Student government communication unsolved by Student Senate Week

Credit: Adelaide Cole/Art Editor Credit: Adelaide Cole/Art Editor

Student government has an image problem.

A common perception of student government at Carnegie Mellon is that it is ineffective and pointless. To some extent this perception is accurate, but it stems mainly from student government leaders’ inability to communicate their ideas and accomplishments to the student body. Student Senate attempted to address this difficulty with last week’s Senate Week events, and while they were a step in the right direction, they did little to inform the average Carnegie Mellon student about the role that Senate and student government play in undergraduate students’ lives.

Despite Senate Week and other modest efforts by undergraduate student government leaders to raise awareness, most students cannot name a Senator from their college; many also cannot identify the current student body president and vice presidents. While some of the responsibility for this ignorance lies with students for failing to be informed about their leaders, most of it lies with the student government leadership.

In January, we expressed our disappointment with the first half of the administration of then-executives Jarrett Adams and Kate Smith for their failure to achieve their campaign goals and to maintain a dialogue with the student body. Although current Student Body President Jake Flittner and Student Body Vice President Sangita Sharma have been in office for close to two months now, we are dismayed to see the same lack of communication.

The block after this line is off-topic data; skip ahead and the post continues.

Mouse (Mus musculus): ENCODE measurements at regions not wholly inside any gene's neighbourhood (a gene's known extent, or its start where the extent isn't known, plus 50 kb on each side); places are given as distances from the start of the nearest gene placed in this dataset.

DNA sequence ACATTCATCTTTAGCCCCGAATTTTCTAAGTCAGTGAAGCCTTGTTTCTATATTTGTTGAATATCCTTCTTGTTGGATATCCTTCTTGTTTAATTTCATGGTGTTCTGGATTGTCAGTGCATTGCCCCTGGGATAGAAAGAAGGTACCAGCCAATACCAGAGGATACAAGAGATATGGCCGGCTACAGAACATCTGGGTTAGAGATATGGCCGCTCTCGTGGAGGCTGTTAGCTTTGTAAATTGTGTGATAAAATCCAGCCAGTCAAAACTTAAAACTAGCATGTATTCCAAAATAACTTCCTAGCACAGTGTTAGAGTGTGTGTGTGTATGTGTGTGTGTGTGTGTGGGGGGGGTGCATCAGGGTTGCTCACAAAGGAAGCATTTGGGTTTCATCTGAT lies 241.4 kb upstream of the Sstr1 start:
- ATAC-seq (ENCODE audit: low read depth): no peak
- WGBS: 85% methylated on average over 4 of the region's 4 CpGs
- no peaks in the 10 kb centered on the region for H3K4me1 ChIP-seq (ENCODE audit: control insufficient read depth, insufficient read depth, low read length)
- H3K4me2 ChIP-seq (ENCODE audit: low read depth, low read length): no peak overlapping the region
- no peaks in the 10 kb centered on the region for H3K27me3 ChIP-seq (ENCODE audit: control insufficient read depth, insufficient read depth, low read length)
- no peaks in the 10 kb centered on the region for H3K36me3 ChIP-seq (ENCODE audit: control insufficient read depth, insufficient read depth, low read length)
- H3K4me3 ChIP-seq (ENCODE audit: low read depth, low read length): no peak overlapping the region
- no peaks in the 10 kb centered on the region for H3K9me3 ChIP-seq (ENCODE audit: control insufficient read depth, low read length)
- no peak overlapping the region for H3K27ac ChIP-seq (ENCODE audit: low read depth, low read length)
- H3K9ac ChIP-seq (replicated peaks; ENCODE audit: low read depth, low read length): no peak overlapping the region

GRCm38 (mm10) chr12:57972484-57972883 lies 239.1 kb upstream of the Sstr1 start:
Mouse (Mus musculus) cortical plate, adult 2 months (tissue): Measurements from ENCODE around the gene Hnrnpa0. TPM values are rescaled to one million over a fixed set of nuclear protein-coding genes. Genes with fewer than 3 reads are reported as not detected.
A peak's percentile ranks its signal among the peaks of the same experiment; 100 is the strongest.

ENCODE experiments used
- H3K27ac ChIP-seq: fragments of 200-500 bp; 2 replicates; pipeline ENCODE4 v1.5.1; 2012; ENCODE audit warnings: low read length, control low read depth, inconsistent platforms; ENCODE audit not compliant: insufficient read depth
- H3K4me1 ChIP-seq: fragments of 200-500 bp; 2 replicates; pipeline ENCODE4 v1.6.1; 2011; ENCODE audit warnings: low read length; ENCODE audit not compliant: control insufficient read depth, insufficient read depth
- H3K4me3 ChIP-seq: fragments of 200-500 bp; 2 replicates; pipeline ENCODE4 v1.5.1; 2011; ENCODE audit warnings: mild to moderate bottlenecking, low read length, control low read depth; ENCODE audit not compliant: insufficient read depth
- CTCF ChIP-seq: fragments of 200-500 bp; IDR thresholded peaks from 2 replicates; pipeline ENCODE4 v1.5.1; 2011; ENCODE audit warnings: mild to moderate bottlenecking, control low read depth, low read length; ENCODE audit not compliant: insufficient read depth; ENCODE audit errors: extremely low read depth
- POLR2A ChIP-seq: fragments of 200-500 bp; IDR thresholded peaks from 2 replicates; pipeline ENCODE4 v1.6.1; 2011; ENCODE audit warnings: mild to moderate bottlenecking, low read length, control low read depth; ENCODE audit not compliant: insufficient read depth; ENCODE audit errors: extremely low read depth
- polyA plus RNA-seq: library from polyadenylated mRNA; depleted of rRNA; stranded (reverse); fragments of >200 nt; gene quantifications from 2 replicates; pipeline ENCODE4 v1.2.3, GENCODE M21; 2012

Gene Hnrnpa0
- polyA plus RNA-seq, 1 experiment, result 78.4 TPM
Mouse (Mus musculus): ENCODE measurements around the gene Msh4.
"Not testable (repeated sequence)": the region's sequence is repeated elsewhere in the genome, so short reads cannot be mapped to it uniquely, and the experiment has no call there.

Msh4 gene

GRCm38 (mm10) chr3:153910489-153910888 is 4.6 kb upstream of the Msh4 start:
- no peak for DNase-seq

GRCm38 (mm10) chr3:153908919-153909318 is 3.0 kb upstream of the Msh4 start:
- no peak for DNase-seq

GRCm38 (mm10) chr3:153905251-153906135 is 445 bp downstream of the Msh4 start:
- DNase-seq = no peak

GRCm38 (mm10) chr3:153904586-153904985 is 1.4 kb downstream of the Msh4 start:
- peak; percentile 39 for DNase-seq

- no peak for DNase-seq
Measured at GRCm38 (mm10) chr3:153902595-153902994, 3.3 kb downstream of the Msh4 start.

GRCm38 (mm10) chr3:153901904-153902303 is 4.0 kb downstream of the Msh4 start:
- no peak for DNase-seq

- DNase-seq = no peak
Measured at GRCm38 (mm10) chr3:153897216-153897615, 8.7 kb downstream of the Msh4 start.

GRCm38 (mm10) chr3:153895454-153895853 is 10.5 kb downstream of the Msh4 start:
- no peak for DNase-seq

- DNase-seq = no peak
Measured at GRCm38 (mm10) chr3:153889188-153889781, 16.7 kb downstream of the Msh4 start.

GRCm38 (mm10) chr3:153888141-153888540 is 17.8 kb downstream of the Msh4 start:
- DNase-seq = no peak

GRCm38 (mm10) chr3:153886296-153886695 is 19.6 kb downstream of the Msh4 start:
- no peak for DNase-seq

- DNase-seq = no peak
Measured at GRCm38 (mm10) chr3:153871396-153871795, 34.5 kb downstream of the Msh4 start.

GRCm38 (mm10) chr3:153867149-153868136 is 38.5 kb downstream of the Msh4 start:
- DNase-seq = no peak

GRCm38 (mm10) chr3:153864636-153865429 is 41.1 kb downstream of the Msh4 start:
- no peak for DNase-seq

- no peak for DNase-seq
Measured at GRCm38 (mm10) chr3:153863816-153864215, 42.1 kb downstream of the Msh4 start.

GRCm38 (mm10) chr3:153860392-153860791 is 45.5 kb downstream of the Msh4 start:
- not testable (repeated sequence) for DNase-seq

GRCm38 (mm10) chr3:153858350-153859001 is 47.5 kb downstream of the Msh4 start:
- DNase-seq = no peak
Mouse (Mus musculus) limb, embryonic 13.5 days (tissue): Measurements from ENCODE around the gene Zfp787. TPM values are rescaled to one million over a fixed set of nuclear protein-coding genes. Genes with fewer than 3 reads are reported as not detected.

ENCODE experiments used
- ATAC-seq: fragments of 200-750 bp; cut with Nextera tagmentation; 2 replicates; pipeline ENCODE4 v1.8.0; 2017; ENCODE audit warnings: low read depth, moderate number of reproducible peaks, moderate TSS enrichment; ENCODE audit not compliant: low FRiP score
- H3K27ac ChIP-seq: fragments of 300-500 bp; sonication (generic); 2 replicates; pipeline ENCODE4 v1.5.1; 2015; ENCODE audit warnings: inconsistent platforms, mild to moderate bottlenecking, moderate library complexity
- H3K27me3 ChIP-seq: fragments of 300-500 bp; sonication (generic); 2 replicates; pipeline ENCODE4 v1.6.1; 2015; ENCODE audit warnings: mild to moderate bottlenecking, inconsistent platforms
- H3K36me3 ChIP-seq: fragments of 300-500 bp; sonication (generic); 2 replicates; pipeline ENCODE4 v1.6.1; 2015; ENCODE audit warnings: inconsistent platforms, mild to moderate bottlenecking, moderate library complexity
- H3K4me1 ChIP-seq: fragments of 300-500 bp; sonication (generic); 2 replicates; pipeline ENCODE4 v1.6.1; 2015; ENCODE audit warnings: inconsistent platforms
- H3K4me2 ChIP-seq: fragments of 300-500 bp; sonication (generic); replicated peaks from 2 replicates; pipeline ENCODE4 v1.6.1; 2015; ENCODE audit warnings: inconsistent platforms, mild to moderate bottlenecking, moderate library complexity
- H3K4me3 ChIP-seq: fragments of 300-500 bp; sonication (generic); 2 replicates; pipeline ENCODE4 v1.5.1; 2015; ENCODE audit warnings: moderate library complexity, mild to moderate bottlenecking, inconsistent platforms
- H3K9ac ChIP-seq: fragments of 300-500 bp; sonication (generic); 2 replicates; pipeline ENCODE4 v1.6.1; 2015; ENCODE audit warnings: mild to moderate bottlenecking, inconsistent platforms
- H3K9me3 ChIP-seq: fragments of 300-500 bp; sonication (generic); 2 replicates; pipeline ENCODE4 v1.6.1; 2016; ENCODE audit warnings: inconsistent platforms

On the student government executive web page, as of last Saturday, the “Members” list has not been updated since last year — Adams, Smith, former Vice President for Organizations Aaron Gross, and former Vice President for Finance Eric Wu are listed instead of the current leaders. The “Projects” page remains blank. The Tartan Rewards Program page still lists events from last semester.

The @cmuexec Twitter account has been occasionally updated since the start of the semester, but with eight followers, it is hardly an effective way to reach the student body. Student government’s Facebook page, which has about 350 fans, has not been updated since the end of last semester.
If Carnegie Mellon’s student government leaders are serious about enhancing communication with the student body — and we hope they are — then they need to take advantage of the resources they already have. Although the Senate holds weekly public meetings, we believe that a separate forum needs to be created strictly for student feedback. At the very least, Senate needs to make its existing meetings more visible.

This could easily be done by inviting students to meetings via Facebook events, actively expanding its official Twitter following, updating the student government executive web page, and utilizing all of the technological resources available to it. Furthering communication between undergraduates and their representatives should be a top priority for student government.